My name is Siri and my life with horses started at the age of 5 when I started a 10 week course with little Shetland Ponies. At the time, they were huuge and I was so scared of them that I actually didn’t do much the first course. My parents or grandmother did all the grooming while I stood in the background. Luckily for me I got past that initial fear and continued riding.
After several years in different riding schools, I started to help a friend with her horse, at the same time as having a lease on another pony. When I was 15 I got my very own horse, the amazing halfbreed of some sort called Lovejoy. We had the best time together, but after a few years I had to sell because I had to focus on education and time was running away from me.
After I sold my horse and during my nursing degree I continued riding, although not regularly. Mostly helping out training race horses at my old yard, and all other horses people needed help with. When I finished my Bachelor in Nursing I wanted to go back to riding again, and this time I wanted to learn proper riding, how to actually improve and help the horse. Not just run around without any sense of direction. This line of thought brought me to try out for several different instructors.
In 2010 I started attending Andrew Murphy clinics, first just watching because of all the riding spots were taken. It took me 6 months on the waiting list before I finally got a chance to ride and it changed my whole way of thinking, when it comes to training horses. Andrew is an english trainer who is a senior instructor of the TTT.
In 2011 I met Arne Koets at a clinic and since then I have discussed many aspects of riding and training horses with him. He is a jouster with keen interest in historical dressage and have studied under the teachings of Wolfgang Krischke at the Fürstliche Hofreitschule in Bückeburg. This is Baroque riding art and at first glance very different from what I’m used to. But after several years of discussions, arguments and clinics I have realised how similar it is to what I’m used to, just seen from a slightly different angle.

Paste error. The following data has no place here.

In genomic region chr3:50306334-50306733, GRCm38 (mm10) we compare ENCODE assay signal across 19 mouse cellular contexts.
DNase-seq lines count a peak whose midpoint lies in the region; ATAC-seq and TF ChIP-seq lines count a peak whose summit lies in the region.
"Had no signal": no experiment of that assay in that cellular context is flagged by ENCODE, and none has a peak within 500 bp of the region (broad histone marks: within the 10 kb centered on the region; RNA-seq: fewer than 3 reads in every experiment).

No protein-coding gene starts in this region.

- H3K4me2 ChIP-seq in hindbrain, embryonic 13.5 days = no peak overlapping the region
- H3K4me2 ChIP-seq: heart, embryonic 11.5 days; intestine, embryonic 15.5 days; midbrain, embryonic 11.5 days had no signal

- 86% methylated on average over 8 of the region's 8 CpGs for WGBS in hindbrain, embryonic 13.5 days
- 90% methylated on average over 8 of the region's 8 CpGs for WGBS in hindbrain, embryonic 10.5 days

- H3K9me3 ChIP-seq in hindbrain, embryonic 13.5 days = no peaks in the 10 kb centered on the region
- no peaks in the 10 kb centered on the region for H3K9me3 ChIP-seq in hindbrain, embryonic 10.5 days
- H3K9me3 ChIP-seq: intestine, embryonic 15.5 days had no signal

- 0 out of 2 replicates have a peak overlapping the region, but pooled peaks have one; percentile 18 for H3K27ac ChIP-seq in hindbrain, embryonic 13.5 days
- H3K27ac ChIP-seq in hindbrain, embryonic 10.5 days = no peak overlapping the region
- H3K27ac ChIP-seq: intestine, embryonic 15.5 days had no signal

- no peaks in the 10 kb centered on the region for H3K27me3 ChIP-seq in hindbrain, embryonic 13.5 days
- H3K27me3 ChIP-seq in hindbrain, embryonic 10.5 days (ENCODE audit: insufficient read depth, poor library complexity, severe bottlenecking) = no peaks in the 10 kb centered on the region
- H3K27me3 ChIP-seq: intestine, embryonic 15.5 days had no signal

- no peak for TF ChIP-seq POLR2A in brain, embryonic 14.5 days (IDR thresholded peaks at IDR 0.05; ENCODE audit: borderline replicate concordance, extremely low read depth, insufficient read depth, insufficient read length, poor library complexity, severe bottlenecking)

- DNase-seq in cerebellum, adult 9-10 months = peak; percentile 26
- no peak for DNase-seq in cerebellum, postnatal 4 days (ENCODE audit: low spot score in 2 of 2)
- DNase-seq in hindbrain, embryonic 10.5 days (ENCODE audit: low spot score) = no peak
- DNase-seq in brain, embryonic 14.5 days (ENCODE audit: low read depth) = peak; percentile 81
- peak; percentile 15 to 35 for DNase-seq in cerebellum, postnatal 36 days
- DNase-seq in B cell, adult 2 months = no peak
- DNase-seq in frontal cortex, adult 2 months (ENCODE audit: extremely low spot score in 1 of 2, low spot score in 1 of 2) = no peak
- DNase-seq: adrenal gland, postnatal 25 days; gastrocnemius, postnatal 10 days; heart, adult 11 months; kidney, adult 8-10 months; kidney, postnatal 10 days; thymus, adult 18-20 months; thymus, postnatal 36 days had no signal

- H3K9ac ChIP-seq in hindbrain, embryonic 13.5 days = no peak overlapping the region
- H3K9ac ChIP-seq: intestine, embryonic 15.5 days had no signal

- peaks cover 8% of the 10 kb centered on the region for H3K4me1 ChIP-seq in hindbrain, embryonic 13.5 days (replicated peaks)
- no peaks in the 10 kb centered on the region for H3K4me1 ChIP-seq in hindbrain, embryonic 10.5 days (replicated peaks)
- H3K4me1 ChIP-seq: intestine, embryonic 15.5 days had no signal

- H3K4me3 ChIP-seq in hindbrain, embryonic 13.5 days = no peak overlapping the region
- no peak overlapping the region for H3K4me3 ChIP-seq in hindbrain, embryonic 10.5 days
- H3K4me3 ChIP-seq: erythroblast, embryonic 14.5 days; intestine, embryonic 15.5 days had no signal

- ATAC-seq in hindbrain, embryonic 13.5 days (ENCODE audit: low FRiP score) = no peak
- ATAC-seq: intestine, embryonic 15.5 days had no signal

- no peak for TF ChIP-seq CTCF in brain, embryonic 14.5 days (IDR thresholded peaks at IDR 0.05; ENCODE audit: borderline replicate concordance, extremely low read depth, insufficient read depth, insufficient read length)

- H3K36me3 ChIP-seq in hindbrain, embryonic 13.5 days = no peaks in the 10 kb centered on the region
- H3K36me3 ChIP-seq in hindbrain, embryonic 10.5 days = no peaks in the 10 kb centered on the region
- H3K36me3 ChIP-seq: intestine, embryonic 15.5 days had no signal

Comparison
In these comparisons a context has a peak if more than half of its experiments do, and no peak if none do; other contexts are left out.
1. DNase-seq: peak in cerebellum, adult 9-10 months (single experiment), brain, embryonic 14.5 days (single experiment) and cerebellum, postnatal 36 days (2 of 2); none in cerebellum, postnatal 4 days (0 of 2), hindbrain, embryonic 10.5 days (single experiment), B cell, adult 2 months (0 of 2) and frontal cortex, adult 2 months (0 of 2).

In 2014 I finished my Bachelors degree in Equine studies with prime focus on behaviour and training the sports horse. I feel that this background gives me a wider understanding on how and why the horses behave like they do, and how to asses and improve their welfare. Both when it comes to athletes and leisure horses.
In september 2016 I began my studies in Equine Craniosacral therapy and have finished ECS1 2 and 3 through the workshops with http://www.equinecraniosacral.com/. I have started treating horses and I am very interested in working with the horses with combining treatment and correct training. The summer of 2018 I’m starting on the journey of becoming an Equine Osteopath through the Vluggen Institute for Equine Osteopathy and Education (http://vluggeninstitute.com/homepage/).
I am always searching for more knowledge when it comes to riding and handling horses, and this blog is just a place to put all my thoughts as I go along.